Italian Fascism was rooted in Italian nationalism, national syndicalism, revolutionary nationalism and the desire to restore and expand Italian territories, which Italian Fascists deemed necessary for a nation to assert its superiority and strength and to avoid succumbing to decay. Italian Fascists also claimed that modern Italy is the heir to ancient Rome and its legacy and historically supported the creation of an Italian Empire to provide spazio vitale ("living space") for colonization by Italian settlers and to establish control over the Mediterranean Sea.Italian Fascism promoted a corporatist economic system whereby employer and employee syndicates are linked together in associations to collectively represent the nation's economic producers and work alongside the state to set national economic policy. This economic system intended to resolve class conflict through collaboration between the classes.Italian Fascism opposed liberalism, especially classical liberalism that Mussolini and Fascist leaders denounced as "the debacle of individualism", but rather than seeking a reactionary restoration of the pre-French Revolutionary world which it considered to have been flawed, it had a forward-looking direction. Fascism was opposed to Marxist socialism because of its typical opposition to nationalism, but it was also opposed to the reactionary conservatism developed by Joseph de Maistre. It believed the success of Italian nationalism required respect for tradition and a clear sense of a shared past among the Italian people, alongside a commitment to a modernised Italy.While Fascism in Italy did not initially espouse the explicit Nordicism and antisemitism inherent to Nazi ideology, racist overtones were present in Fascist thought and policies from the beginning of Fascist rule of Italy. As Fascist Italy and Nazi Germany grew politically closer in the latter half of the 1930s, Italian laws and policies became explicitly antisemitic, including the passage of the Italian Racial Laws. When the Fascists were in power, they persecuted the Greek speakers in Italy.

Sapienza University of Rome

The Sapienza University of Rome (Italian: Sapienza – Università di Roma), also called simply Sapienza or the University of Rome, is a collegiate research university located in Rome, Italy. Formally known as Università degli Studi di Roma "La Sapienza", it is one of the largest European universities by enrollments and one of the oldest in history, founded in 1303. The University is one of the most prestigious Italian universities, commonly ranking first in national rankings and in Southern Europe.Most of the Italian ruling class studied at Sapienza. Sapienza educated numerous notable alumni, including many Nobel laureates, Presidents of the European Parliament and European Commissioners, heads of several nations, notable religious figures, scientists and astronauts.. In September 2018, it was included in the top 100 of the QS World University Rankings Graduate Employability Ranking.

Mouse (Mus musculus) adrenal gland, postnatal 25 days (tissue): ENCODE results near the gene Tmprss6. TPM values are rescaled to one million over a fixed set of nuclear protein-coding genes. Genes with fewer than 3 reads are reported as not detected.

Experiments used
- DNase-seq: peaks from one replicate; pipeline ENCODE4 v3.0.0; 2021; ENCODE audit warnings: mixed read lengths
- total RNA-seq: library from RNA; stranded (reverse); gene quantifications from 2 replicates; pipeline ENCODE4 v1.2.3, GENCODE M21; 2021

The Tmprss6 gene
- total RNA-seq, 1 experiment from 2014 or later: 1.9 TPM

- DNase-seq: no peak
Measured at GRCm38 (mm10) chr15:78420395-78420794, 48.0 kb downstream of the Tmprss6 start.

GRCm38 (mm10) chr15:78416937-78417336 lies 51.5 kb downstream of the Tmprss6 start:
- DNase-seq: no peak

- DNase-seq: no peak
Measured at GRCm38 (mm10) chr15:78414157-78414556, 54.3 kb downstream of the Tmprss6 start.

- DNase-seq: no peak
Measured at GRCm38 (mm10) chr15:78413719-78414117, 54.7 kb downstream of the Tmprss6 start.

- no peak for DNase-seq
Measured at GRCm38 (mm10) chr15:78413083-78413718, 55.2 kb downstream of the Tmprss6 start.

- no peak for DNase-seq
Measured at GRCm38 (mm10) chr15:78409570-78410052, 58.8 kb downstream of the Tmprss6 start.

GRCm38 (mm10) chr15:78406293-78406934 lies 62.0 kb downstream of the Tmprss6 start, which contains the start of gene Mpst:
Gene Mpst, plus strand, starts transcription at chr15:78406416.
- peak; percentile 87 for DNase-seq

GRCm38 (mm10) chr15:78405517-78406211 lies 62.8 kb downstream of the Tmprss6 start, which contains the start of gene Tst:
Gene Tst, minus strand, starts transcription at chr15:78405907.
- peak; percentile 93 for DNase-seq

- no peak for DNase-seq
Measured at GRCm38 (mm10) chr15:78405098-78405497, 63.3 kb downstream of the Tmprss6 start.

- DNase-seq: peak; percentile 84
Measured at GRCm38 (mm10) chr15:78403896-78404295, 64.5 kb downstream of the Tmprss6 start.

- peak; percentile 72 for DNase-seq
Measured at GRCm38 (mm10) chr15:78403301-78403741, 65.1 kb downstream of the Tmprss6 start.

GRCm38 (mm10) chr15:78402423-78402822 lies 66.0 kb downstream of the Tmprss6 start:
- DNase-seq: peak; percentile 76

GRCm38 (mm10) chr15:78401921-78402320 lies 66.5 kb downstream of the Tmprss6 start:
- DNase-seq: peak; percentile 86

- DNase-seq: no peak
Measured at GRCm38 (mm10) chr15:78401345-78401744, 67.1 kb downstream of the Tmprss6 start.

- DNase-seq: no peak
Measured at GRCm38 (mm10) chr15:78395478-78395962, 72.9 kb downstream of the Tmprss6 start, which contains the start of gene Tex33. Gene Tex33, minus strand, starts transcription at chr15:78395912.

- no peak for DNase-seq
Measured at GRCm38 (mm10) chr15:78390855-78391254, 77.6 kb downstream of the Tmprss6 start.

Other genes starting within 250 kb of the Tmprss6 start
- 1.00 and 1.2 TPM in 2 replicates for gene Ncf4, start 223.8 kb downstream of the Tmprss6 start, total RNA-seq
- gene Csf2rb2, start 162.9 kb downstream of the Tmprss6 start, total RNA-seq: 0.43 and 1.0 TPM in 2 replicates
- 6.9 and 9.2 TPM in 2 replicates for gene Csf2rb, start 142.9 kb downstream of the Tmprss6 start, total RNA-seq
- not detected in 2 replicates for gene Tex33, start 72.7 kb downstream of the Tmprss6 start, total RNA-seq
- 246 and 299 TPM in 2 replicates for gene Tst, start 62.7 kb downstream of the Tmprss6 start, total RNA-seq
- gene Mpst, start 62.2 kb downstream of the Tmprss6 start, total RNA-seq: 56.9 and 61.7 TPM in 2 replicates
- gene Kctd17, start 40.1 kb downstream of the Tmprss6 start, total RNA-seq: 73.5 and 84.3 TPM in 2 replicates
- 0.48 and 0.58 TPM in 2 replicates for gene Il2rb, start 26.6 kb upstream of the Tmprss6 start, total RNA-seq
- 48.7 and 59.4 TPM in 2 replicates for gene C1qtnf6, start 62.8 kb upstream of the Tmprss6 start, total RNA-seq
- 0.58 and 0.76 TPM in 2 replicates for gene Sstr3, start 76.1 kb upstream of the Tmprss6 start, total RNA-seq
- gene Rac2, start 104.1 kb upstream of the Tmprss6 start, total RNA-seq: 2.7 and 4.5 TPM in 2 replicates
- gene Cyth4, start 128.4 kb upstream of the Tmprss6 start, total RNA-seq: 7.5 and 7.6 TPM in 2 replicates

Sergio Panunzio

Sergio Panunzio (July 20, 1886 – October 8, 1944) was an Italian theoretician of national syndicalism. In the 1920s, he became a major theoretician of Italian Fascism.

University of Pisa

The University of Pisa (Italian: Università di Pisa, UniPi) is an Italian public research university located in Pisa, Italy. It was founded in 1343 by an edict of Pope Clement VI. It is the 19th oldest extant university in the world and the 10th oldest in Italy. The university is ranked within the top 10 nationally and the top 400 in the world according to the ARWU and the QS. It houses the Orto botanico di Pisa, Europe's oldest academic botanical garden, which was founded in 1544.

The University of Pisa is part of the Pisa University System, which includes the Scuola Normale Superiore and the Sant'Anna School of Advanced Studies. The university has about 50,000 students (of which 46,000 are undergraduate and postgraduate studies, and 3,500 are doctoral and specialization studies).

In the fields of philology and cultural studies, the University of Pisa is a leading member of ICoN, an inter-university consortium of 21 Italian universities supported by the Ministry of Education, Universities and Research, as well as a member of the European University Association, the Partnership of a European Group of Aeronautics and Space Universities network and the Cineca consortium. It's the only university in Italy which has become a member of the Universities Research Association.Among its notable graduates there are several national and foreign political leaders including two Italian presidents, five Popes, five Italian prime ministers and three Nobel Laureates as students, faculty or staff affiliates.

Pisa has an intense athletic rivalry with the University of Pavia, which traditionally culminates in the Pisa-Pavia Regatta (Regata Pisa-Pavia), the oldest competition of this kind in Italy, and second in Europe only to the Oxford Cambridge boat race.In 2013, the University of Pisa finished with La Sapienza University of Rome in first place among the Italian universities, according to the Academic Ranking of World Universities.

This page is based on a Wikipedia article written by authors (here).
Text is available under the CC BY-SA 3.0 license; additional terms may apply.
Images, videos and audio are available under their respective licenses.